Bloggers grieve or cackle over the all-out attack on Hillary at last night's Democratic debate. Also, the Madrid bombers are sentenced to many thousands of years, and Russia bans Halloween in schools and colleges.
Hillary pilloried: All the Democrats ganged up on a single candidate at Tuesday night's MSNBC debate, and she wasn't at all happy about it. In what many are calling Hillary Clinton's worst public performance as a candidate, the Democratic front-runner flubbed an answer about immigrant driver's licenses in New York, defended her vote to designate Iran's Revolutionary Guard a terrorist organization, and otherwise went on a one-woman defensive against her fellow candidates. If only Dennis Kucinch's UFO had flown in to whisk her away from the vast left-wing conspiracy.
Politico's Roger Simon thinks Hillary bombed: "It was not just that her answer about whether illegal immigrants should be issued driver's licenses was at best incomprehensible and at worst misleading. It was that for two hours she dodged and weaved, parsed and stonewalled." And MSNBC's First Read repeats what one unnamed campaign strategist told it last night, that the "debate could end—at least for now—the inevitability storyline the press has been writing, which the strategist believes has fueled her rise in the polls. The best news for Clinton: Due to the debate's late start, many might not have seen the driver's licenses exchange."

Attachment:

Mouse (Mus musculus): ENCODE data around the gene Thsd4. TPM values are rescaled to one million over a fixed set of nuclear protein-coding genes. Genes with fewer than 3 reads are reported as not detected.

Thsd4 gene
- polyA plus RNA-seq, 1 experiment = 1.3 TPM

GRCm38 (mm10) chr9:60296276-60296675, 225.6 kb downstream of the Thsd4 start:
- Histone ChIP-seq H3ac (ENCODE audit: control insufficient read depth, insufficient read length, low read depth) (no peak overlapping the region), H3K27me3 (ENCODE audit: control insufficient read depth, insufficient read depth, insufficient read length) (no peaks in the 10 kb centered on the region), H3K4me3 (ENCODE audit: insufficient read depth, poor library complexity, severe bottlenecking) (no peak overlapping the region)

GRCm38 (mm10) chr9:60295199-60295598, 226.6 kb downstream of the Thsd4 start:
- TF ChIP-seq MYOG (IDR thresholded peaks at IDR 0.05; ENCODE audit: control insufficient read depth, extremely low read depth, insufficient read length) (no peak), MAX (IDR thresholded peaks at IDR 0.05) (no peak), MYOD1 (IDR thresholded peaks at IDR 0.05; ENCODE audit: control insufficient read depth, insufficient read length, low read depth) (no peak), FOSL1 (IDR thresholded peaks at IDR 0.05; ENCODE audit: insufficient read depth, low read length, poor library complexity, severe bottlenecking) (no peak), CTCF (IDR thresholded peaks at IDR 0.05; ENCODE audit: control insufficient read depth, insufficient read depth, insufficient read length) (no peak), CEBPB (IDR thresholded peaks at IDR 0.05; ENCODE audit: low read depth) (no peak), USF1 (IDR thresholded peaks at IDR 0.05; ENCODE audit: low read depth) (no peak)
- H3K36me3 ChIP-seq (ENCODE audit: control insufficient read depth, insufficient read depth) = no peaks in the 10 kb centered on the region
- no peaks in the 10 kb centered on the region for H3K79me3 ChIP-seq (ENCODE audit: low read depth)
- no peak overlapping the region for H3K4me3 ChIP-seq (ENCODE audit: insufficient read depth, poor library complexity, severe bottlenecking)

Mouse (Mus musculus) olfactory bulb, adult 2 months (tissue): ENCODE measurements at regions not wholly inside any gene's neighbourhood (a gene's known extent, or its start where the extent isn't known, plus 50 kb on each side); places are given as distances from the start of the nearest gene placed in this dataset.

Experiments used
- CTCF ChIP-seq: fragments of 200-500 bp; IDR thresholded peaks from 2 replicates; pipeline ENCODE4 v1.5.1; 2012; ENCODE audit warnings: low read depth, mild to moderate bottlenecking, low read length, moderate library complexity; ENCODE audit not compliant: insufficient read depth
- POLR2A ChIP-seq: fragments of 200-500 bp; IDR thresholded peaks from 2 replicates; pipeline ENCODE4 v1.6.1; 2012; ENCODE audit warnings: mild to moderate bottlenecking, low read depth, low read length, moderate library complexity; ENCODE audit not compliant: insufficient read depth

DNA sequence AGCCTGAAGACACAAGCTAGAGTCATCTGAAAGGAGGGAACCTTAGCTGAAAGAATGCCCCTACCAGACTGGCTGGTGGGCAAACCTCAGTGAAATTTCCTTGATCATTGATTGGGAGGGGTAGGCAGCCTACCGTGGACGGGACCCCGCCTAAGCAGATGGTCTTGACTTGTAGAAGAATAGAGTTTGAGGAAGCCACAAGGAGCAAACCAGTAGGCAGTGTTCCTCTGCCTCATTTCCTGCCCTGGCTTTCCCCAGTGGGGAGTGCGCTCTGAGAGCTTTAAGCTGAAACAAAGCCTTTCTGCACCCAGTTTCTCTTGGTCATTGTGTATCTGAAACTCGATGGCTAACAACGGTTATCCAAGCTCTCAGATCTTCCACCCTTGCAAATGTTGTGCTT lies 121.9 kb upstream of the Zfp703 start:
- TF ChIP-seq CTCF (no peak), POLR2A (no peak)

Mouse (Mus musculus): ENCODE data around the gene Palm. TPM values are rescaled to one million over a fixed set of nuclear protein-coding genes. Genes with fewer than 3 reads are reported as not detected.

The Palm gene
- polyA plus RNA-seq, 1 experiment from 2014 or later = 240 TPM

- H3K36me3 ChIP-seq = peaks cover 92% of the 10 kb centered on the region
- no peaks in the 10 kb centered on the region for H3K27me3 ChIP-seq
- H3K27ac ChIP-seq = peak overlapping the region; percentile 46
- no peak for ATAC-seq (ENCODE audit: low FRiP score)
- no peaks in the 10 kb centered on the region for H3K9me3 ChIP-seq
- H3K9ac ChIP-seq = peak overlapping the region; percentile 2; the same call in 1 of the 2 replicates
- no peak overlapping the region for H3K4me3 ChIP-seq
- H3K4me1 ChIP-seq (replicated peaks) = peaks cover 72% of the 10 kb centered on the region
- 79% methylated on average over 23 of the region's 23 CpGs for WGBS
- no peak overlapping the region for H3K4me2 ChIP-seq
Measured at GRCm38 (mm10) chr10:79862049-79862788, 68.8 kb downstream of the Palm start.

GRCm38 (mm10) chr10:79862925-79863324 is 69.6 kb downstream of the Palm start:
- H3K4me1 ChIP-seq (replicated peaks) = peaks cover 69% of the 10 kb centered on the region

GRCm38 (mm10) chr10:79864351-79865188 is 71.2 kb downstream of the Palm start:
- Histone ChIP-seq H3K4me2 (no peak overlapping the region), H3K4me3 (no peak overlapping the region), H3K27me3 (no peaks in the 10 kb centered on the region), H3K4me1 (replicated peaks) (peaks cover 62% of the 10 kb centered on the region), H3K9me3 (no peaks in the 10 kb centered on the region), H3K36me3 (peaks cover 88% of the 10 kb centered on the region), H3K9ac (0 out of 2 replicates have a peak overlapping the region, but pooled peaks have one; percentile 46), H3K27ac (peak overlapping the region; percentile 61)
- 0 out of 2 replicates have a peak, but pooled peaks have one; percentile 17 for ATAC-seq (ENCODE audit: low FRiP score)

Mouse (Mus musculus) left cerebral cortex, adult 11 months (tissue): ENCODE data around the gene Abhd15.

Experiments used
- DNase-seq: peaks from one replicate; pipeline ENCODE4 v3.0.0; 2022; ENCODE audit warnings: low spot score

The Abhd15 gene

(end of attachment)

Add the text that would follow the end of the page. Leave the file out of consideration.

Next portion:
Scarecrow at liberal Firedoglake hates to see Democrats resorting to Republican talking points on Clinton: "[T]he argument that Clinton in unelectable because her 'negatives' are too high—that she's so disliked Americans won't vote for her—has always seemed one of those unproven Republican talking points that I suspect they only wish were true, even while they ignore the margin of her last Senate election victory." Clinton, Scarecrow adds, has had to tolerate "15 years of incessant vilification by a right wing unable to cope with a strong woman candidate, a liberal or anyone who had the temerity to tackle health care reform before its time."
"What should be scary for Clinton," writes Rick Klein and Mike Chesney at the Note on ABCNews.com, "is that the subtle, under-the-radar attacks on her candidacy—up to and including her electability and the baggage of the 1990s—will be hidden no longer."
More boxing metaphors from Craig Crawford at Congressional Quarterly's Trail Mix,who wasn't so down on Hillary: "Clinton seemed energized by getting so much attention, countering the charges leveled at her with specifics or deftly changing the subject when lacking a detailed retort. No matter what, she never seemed rattled. And that is often the danger for challengers who feel the need to go on the attack. Without a knockout, it only makes the front-runner stronger."
The Moderate Voice's Joe Gandelman also gives props to Hillary, whom he says is becoming increasingly more "likable" on TV: "Republicans who are praying for her to be the candidate may perhaps find they are making the same mistake made by Democrats who prayed that Ronald Reagan, a man they felt was an old fogey has-been, grade-B movie actor and a too-conservative-and-out-of-the-mainstream California governor, would run against the (ever-hapless) President Jimmy Carter."